The James Webb Space Telescope has found that the atmospheres of gas giant planets across the Milky Way can be very different from those in our own solar system.
distant notes exoplanet HD149026b, also known as Smertrios, revealed that the planet’s atmosphere is rich in what scientists call heavy elements, anything other than hydrogen and helium. In Joe Smertrios, the James Webb Space Telescope Discover high concentrations of carbon and oxygen.
The results surprised astronomers. in gas giant our planets Solar Systemlike JupiterAnd SaturnAnd Uranus And NeptuneScientists see a clear relationship between the planet’s mass and the amount of heavy elements in the atmosphere. The larger the planet, the lower the concentrations of these elements in its atmosphere.
Related: The James Webb Space Telescope finds no atmosphere on the Earth-like exoplanet TRAPPIST-1
“The giant planets in our solar system show an almost perfect correlation between overall composition, atmospheric composition, and mass,” said Jacob Bean, professor of astronomy and astrophysics at the University of Chicago and lead author of a new paper describing the observations. in the current situation (Opens in a new tab).
Astronomers have seen more varied atmosphere compositions in gas giant exoplanets previously, but HD149026b’s atmosphere composition is off the charts.
“[The planet is] Saturn has the mass, but its atmosphere appears to contain up to 27 times the amount of elements heavier relative to hydrogen and helium that we find in Saturn,” study co-author Jonathan Lunen, a professor in the Department of Physical Sciences at Cornell University, said in the statement.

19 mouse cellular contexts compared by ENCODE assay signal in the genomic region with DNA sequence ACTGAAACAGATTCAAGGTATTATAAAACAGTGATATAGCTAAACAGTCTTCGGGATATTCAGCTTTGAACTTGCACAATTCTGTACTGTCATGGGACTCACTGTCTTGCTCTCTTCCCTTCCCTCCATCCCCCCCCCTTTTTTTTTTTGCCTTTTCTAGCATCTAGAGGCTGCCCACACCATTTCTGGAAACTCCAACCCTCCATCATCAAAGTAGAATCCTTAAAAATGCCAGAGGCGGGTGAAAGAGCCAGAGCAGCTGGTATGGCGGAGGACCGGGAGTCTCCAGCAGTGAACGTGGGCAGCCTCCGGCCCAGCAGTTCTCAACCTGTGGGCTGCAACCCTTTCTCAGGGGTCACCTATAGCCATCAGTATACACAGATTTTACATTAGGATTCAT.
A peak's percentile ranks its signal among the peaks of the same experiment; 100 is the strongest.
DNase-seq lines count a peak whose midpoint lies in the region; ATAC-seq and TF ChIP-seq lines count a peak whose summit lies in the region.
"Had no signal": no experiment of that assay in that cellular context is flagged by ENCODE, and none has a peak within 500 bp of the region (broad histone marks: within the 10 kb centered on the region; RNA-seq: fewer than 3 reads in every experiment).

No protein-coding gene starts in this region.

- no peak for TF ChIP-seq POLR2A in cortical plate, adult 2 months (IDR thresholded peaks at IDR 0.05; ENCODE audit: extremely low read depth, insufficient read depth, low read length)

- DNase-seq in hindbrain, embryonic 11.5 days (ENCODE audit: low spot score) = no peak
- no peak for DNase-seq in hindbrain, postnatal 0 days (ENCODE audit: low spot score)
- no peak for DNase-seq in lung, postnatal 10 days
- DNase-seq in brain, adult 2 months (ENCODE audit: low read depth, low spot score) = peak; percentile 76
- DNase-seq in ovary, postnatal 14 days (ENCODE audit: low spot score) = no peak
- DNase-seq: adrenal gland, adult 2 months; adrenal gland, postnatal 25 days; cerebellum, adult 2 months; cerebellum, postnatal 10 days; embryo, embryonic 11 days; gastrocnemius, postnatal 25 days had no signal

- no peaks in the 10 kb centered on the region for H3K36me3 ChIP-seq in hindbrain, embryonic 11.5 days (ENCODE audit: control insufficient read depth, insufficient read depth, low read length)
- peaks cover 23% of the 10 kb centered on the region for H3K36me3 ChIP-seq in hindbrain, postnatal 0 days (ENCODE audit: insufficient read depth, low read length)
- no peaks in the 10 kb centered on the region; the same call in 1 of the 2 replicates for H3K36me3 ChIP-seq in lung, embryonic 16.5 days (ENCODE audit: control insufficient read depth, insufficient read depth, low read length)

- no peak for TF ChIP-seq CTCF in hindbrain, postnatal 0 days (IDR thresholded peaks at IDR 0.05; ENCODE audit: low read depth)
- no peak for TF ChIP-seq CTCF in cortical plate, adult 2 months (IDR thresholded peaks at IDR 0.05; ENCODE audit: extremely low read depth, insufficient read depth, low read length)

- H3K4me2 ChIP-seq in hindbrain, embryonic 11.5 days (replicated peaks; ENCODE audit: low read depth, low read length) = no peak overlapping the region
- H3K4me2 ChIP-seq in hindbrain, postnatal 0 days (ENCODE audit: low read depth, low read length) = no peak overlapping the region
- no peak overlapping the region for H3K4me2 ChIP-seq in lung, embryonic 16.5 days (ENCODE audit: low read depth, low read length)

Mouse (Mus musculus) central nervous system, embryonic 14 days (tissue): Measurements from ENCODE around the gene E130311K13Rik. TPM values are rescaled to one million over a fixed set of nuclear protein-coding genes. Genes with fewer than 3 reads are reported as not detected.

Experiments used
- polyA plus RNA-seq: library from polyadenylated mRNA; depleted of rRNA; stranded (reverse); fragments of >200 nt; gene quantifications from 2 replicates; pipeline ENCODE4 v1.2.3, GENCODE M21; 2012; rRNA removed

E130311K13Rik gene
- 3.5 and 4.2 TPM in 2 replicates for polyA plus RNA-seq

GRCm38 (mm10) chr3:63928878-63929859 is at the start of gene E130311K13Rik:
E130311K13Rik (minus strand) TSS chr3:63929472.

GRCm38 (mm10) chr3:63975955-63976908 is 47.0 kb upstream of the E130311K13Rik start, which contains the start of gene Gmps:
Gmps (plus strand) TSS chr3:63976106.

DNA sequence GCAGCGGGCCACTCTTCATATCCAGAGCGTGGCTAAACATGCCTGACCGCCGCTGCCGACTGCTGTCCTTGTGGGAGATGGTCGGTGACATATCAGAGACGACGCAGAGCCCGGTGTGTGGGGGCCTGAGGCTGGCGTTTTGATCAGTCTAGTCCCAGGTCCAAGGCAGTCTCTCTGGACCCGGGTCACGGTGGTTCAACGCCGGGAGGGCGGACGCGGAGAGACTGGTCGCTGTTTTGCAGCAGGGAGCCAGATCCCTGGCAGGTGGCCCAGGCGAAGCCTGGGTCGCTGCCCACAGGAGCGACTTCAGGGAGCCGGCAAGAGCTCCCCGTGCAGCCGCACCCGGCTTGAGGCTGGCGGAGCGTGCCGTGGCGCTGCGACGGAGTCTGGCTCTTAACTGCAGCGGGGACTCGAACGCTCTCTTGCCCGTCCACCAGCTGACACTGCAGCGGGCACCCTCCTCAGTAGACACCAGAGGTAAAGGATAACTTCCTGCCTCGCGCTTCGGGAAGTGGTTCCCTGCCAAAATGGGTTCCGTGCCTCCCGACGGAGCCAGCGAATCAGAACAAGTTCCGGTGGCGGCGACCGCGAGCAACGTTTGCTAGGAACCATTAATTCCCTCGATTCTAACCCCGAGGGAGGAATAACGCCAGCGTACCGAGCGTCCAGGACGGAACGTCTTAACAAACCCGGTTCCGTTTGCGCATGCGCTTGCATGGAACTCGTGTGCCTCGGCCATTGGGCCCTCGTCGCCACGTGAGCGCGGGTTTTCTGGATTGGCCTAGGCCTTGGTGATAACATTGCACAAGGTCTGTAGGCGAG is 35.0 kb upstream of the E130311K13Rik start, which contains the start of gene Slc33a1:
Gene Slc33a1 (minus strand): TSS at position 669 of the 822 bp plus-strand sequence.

HD149026b, or Smertrios, is the so-called hot Jupiter, a Jupiter-like planet orbiting close to its parent star. In the case of Smertrios, this distance is so short that a planet year only lasts three Earth days. As a result of this close proximity to the star, temperatures in Smertrios’ atmosphere reach 2,700 degrees Fahrenheit (1,425 degrees Celsius), which is three times higher than the surface temperature of the hottest planet in the Solar System, Venus. However, this does not explain the planet’s unusual atmospheric composition
“It seems that every giant planet is different, and we’re starting to see these differences thanks to JWST,” Lunin said. “In this paper, we have determined how many molecules there are in relation to the primary component of gas, which is hydrogen, which is the most common element in the universe. That tells us a lot about how this planet formed.”
By measuring the composition of a planet’s atmosphere, scientists can gain insight into the chemistry of its parent star and the materials it formed from millions or billions of years ago. The study found that the protoplanetary disk that gave rise to Smertrios must have contained much more carbon in oxygen than the disk that gave birth to our solar system. The researchers plan to study more hot Jupiters next year, hoping to find “statistical trends” behind the diversity of their chemical compositions.
“The origin of this diversity is a fundamental puzzle in our understanding of planetary formation,” Bean said. “Our hope is that more atmospheric observations of exoplanets using the JWST will better quantify this diversity and lead to constraints on the more complex trends that may be present. We have shown definitively that the atmospheric compositions of giant exoplanets do not follow the same trend that is It is also evident in the planets of the solar system.
the study (Opens in a new tab) Published in Nature on Monday, March 27.
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